At this point, it’s unlikely the two sides will come to terms—Poling and Occupy members have both publicly chastised the other side for not calling a meeting, and at other times, stated publicly that they would refuse to attend such a meeting. Furthermore, the nature of the accusations coming from both sides would indicate that they’re engaged in a public battle for favorable public opinion.

Poling has accused those arrested at his house of being paid by Occupy, which Bollman flat-out denied. Bollman, meanwhile, indicated he had heard the councilman and his wife had slept through the protest, which doesn’t seem possible, since Poling’s wife is the one that called police.

“I was headed for the door,” the councilman said. “But the 9-1-1 dispatcher instructed my wife to stay inside and let the police handle it. And my wife stopped me.”

Since the protest, Poling has taken steps to protect himself and his family—the City of Eugene installed a fence, and other barriers on his property, and Poling put up an alarm system himself.

When asked if he intended to harm Poling, Bollman immediately said, “of course not,” and added that neither was anyone else at the protest in his view. Still, the incident was enough to make Poling and his wife consider moving out of town, although they ultimately decided against it, Poling said.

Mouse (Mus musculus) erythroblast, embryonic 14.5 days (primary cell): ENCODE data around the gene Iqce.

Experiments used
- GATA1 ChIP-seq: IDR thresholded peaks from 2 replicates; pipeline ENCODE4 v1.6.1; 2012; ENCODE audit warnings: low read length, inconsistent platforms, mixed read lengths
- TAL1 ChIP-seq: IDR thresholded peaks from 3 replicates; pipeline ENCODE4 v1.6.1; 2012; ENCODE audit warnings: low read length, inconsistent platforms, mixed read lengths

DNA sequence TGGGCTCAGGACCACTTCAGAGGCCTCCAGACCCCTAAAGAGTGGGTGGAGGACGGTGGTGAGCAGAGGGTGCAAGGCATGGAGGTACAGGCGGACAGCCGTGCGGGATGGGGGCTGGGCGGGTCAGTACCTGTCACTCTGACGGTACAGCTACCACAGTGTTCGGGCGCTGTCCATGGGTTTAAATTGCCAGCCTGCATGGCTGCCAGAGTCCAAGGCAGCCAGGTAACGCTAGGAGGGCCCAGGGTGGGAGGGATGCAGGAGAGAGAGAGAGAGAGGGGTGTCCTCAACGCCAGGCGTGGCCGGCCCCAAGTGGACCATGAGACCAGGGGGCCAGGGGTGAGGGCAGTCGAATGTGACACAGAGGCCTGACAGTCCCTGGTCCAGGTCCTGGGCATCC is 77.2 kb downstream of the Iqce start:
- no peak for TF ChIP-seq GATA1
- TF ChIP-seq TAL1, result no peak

“We’re not [leaving,]” Poling said. “This is our home.”

Occupy Eugene Rallies Against Police Presence

Occupy Eugene says Eugene police are overstepping their bounds.

The group held a rally Friday in Kesey Square to discuss what members say is an unnecessary increase in police contact downtown.

The rally was more like a public conversation about rights.

The discussion was partly inspired by a $280 ticket issued to Occupy Eugene member and Kesey Square Revival Co-Founder Alley Valkyrie in late February

But protesters claim it’s more about the volume of incidents like hers.

They think the homeless and disenfranchised are being targeted, especially after an exclusion zone extension.

Valkyrie says she propped her foot up on a planter outside Horsehead Bar and was then charged with trespassing.

Demonstrators think the ticket is an example of police harassment.

“I was standing on the sidewalk and he told me well you can leave right now or you’re going to jail. So I was told to leave a public sidewalk, after touching a planter in the middle of the day, that belonged to an establishment where I am a regular customer,” Valkyrie said.

Horsehead Bar is private property. But Valkyrie says at the time she was issued the ticket, she saw other people touching private property and they did not get a ticket.

Valkyrie claims the officer’s report was falsified even though the ticket has been dropped.

The Eugene Police Department says Valkyrie made comments Thursday night at the police commission meeting that contained one serious allegation of the officer lying on his report.

The police chief passed the allegation on to the police auditor for review.

1 2 3 4